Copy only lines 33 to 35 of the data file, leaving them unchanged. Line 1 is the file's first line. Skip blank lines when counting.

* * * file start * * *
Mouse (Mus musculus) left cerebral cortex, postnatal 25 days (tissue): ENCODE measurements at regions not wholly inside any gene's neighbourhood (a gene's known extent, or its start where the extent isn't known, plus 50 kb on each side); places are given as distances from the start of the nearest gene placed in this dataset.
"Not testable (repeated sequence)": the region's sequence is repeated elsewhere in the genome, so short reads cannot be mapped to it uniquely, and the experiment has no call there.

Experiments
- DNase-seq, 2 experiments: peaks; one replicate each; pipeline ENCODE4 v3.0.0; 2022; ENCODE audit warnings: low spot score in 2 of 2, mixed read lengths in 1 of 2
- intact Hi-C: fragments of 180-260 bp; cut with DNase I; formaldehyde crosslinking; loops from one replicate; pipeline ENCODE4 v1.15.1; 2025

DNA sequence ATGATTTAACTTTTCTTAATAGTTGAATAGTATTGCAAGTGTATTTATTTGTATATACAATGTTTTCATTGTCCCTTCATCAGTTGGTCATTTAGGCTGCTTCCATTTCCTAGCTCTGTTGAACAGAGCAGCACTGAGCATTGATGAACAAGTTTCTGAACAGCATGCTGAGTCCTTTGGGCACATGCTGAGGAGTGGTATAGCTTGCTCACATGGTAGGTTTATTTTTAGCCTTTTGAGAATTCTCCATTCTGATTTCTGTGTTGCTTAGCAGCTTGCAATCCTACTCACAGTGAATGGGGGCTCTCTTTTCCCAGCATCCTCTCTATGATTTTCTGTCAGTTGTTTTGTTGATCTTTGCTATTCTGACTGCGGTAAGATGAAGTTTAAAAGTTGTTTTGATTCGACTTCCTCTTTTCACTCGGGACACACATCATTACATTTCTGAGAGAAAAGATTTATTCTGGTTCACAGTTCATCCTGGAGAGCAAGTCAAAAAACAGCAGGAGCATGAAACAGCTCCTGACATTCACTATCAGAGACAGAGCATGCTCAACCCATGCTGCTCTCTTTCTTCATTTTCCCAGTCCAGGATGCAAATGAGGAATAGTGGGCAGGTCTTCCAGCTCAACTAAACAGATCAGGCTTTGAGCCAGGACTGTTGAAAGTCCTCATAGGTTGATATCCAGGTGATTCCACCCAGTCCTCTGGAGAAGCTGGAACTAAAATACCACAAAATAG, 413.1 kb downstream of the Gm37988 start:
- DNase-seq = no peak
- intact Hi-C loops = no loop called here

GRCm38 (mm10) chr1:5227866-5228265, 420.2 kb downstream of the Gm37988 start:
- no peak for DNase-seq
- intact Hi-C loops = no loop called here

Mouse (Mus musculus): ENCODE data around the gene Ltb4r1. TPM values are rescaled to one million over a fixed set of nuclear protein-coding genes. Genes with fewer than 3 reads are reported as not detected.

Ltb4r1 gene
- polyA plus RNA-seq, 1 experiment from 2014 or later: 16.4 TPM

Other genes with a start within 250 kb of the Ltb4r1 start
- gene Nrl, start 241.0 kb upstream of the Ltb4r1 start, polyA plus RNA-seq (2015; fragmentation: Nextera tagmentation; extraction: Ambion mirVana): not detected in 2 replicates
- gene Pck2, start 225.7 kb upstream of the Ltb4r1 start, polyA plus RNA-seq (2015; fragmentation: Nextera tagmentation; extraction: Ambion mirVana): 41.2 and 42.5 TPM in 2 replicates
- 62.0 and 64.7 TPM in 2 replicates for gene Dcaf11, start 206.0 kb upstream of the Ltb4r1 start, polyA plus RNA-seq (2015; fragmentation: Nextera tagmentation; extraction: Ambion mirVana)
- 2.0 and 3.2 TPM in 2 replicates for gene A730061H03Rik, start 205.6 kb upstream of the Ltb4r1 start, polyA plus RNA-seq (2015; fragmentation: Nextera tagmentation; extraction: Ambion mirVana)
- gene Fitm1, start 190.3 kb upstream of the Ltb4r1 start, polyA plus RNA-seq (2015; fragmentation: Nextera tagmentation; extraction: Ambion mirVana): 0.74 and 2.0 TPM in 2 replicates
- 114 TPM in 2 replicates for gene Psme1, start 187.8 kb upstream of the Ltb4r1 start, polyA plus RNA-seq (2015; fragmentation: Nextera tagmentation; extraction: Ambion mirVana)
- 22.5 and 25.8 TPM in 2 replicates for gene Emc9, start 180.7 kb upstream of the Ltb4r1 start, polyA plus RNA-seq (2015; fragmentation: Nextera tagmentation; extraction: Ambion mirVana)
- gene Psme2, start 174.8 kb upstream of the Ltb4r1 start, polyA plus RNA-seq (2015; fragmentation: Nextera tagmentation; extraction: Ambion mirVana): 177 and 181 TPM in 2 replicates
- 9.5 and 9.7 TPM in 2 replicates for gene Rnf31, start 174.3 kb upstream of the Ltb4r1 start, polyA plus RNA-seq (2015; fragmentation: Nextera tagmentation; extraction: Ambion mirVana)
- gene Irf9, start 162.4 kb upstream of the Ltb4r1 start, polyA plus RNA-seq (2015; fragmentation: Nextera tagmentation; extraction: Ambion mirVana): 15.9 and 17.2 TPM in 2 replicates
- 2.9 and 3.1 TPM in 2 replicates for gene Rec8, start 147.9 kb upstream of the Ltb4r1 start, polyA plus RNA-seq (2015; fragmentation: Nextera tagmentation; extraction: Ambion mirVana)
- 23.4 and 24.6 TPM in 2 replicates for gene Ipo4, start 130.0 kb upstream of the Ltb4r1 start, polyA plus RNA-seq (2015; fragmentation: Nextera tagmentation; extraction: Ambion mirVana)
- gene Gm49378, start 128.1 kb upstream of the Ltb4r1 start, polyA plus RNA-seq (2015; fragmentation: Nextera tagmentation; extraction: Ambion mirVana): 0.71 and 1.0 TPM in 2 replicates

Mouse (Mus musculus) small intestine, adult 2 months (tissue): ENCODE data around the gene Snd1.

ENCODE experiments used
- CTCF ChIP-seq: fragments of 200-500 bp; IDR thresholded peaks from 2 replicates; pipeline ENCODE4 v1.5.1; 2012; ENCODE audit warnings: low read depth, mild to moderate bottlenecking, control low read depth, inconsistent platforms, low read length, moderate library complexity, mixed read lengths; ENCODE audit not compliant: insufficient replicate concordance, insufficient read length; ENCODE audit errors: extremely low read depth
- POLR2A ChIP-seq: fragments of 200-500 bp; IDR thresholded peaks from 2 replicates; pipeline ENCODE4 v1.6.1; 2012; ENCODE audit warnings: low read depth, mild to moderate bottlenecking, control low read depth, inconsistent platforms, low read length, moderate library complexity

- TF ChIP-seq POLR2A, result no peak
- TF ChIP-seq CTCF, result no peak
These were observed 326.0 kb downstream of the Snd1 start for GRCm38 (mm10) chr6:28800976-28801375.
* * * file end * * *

- TF ChIP-seq POLR2A, result no peak
- TF ChIP-seq CTCF, result no peak
These were observed 326.0 kb downstream of the Snd1 start for GRCm38 (mm10) chr6:28800976-28801375.